How much is it? Only 52 euros for a one-year subscription. That’s 12 full months of French language/cooking lessons for less than what many people spend on coffee in a single month!

And with Christmas nearly upon us, why not offer yourself, or someone you love, a gift of fun? As someone recently noted, it will make a change from socks and scarves!

So click here to steer your web browser over to Cuisinez-vous le français? today and have a look around. You’ll be hard pressed to find the same unique combination of French language and cooking lessons all wrapped into the same fun package.

For more information, you can check out their Facebook page here or read this article in France Today magazine.

Happy cooking, happy learning, and happy holidays!

08 December 2015

December 8 — Festival of Lights

I've already posted about the Festival of Lights in Lyon (here), but the shows being cancelled this year due to the terrorist attacks in Paris on 13 November have made it all the more poignant.

Lyon is still going to celebrate though, and pay homage to the victims from Paris, they way they have for decades — by putting little lights out on their window sills. Public announcements have sprung up at bus stops, in the metro and at kiosks throughout the city these past few weeks encouraging everyone to illuminons notre ville.

So if you are in Lyon tonight, I encourage you to look up. And why not put out a candle or two of your own and spread the light.

18 November 2015

Just Another Face

Walking around my neighborhood last night I was thinking how refreshing it is that, despite the recent tragic events in Paris, people here, total strangers even, still have the courage to look one another in the eye, something I don't remember happening too much, if at all, back home. 

The story below was written many years ago during a prolific writing spree that lasted nine months. Observing the men and women and children on the sidewalk last night, all of whom looked me in the eye as we passed, reminded of the anecdote below. Somehow it feels appropriate to bring it out and share now.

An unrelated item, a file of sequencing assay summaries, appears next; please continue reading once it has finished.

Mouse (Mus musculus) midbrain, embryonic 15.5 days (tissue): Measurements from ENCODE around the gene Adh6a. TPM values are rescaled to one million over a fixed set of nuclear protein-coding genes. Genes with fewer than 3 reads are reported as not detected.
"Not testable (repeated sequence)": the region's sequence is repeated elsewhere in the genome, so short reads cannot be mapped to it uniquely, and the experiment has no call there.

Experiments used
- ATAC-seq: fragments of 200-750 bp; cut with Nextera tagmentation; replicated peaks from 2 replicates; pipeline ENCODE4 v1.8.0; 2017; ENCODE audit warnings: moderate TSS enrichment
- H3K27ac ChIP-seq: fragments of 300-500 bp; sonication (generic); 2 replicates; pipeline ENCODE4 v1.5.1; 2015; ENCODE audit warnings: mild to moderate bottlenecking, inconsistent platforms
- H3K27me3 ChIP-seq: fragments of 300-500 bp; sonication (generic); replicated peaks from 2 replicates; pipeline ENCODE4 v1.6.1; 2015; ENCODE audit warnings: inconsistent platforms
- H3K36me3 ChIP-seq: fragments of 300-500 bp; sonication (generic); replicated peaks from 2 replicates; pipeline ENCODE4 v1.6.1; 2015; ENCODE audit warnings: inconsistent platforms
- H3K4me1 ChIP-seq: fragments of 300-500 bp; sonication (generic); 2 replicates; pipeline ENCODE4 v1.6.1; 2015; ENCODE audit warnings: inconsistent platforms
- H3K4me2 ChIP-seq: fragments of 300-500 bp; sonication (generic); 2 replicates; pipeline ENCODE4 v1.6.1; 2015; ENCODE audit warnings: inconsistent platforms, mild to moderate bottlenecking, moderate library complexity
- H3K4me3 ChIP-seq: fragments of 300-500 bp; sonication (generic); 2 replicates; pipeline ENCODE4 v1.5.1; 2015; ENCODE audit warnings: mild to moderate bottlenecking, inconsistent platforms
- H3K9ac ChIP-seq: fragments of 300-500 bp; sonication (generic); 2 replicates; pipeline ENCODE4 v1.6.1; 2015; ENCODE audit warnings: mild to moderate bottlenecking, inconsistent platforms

* * *

She's just a face in a window.  I can see her from our apartment.  Straight, dirty-blonde hair falls to her shoulders as she sits, hunched over her desk, chin resting on a fist.  She taps at her keyboard with two index fingers, then stares at the flat computer screen.  Waits.  More tapping.

Occasionally she picks up the telephone, then dashes away from her desk in one fast, black blur, carrying files and papers, important-looking things.  She's always dressed in black — pants, jackets, shoes.  She wears white blouses, though.  The cuffs are always showing out the ends of her sleeves like curls of whipped cream.

An anonymous face.  Bank worker probably.  Something to do with numbers, market trends.  Stocks perhaps.  Must be nervous work the way she's always snacking on something — chips, lollipops, her nails.  Her desk sits next to the window and never once does she look out or even up to see if clouds are passing overhead.

At the end of the workday she'll probably take the elevator with shiny silver doors to the ground floor and walk out onto the street, blending into pedestrian traffic.  Blending in.

Maybe we've crossed paths before, asked each other the time.  I, too, often find myself on the street.  Inside me, a rush of sounds and thoughts and images always swirl about, dancing the dance of the butterfly, never resting on any one thought for too long.  "How do I say that in French?  Je voudrais, no, J'aimerais verifier que…encore…or it is toujours?  Merde!  I never remember…" My sons are sleeping…It's 12:55pm…conscious in breath…Like this the dance continues.